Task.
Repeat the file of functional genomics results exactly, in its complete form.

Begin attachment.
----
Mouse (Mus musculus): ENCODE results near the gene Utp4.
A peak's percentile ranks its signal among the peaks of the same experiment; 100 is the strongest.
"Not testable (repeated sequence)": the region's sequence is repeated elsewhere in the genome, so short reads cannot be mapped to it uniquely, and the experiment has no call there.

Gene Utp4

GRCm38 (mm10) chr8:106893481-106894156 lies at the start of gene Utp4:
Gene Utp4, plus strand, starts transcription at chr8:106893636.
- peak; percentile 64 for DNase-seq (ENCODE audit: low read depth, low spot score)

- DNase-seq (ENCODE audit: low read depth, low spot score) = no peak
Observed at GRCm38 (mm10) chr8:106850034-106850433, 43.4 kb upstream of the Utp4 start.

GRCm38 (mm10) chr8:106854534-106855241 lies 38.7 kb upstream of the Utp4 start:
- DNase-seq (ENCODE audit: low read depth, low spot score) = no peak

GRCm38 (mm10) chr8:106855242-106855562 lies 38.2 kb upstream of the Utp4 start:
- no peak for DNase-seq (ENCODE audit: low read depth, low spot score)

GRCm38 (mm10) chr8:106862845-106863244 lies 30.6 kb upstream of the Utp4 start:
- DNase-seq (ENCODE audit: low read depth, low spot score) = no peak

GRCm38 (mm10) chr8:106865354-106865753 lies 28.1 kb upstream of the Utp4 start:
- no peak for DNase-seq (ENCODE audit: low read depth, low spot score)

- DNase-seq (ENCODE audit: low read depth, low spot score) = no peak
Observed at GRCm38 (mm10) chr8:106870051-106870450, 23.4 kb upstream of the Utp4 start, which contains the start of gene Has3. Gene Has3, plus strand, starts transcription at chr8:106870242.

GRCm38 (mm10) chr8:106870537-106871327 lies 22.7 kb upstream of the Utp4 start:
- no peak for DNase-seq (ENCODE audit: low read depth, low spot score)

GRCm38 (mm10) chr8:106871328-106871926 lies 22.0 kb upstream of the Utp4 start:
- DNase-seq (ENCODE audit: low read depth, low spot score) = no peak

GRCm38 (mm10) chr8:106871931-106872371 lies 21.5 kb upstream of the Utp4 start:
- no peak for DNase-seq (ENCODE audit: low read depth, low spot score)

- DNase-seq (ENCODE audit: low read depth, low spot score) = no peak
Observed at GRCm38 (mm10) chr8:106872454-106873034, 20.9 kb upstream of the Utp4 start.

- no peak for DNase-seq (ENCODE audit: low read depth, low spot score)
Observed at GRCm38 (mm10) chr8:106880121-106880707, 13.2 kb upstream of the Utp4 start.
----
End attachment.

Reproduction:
Mouse (Mus musculus): ENCODE results near the gene Utp4.
A peak's percentile ranks its signal among the peaks of the same experiment; 100 is the strongest.
"Not testable (repeated sequence)": the region's sequence is repeated elsewhere in the genome, so short reads cannot be mapped to it uniquely, and the experiment has no call there.

Gene Utp4

GRCm38 (mm10) chr8:106893481-106894156 lies at the start of gene Utp4:
Gene Utp4, plus strand, starts transcription at chr8:106893636.
- peak; percentile 64 for DNase-seq (ENCODE audit: low read depth, low spot score)

- DNase-seq (ENCODE audit: low read depth, low spot score) = no peak
Observed at GRCm38 (mm10) chr8:106850034-106850433, 43.4 kb upstream of the Utp4 start.

GRCm38 (mm10) chr8:106854534-106855241 lies 38.7 kb upstream of the Utp4 start:
- DNase-seq (ENCODE audit: low read depth, low spot score) = no peak

GRCm38 (mm10) chr8:106855242-106855562 lies 38.2 kb upstream of the Utp4 start:
- no peak for DNase-seq (ENCODE audit: low read depth, low spot score)

GRCm38 (mm10) chr8:106862845-106863244 lies 30.6 kb upstream of the Utp4 start:
- DNase-seq (ENCODE audit: low read depth, low spot score) = no peak

GRCm38 (mm10) chr8:106865354-106865753 lies 28.1 kb upstream of the Utp4 start:
- no peak for DNase-seq (ENCODE audit: low read depth, low spot score)

- DNase-seq (ENCODE audit: low read depth, low spot score) = no peak
Observed at GRCm38 (mm10) chr8:106870051-106870450, 23.4 kb upstream of the Utp4 start, which contains the start of gene Has3. Gene Has3, plus strand, starts transcription at chr8:106870242.

GRCm38 (mm10) chr8:106870537-106871327 lies 22.7 kb upstream of the Utp4 start:
- no peak for DNase-seq (ENCODE audit: low read depth, low spot score)

GRCm38 (mm10) chr8:106871328-106871926 lies 22.0 kb upstream of the Utp4 start:
- DNase-seq (ENCODE audit: low read depth, low spot score) = no peak

GRCm38 (mm10) chr8:106871931-106872371 lies 21.5 kb upstream of the Utp4 start:
- no peak for DNase-seq (ENCODE audit: low read depth, low spot score)

- DNase-seq (ENCODE audit: low read depth, low spot score) = no peak
Observed at GRCm38 (mm10) chr8:106872454-106873034, 20.9 kb upstream of the Utp4 start.

- no peak for DNase-seq (ENCODE audit: low read depth, low spot score)
Observed at GRCm38 (mm10) chr8:106880121-106880707, 13.2 kb upstream of the Utp4 start.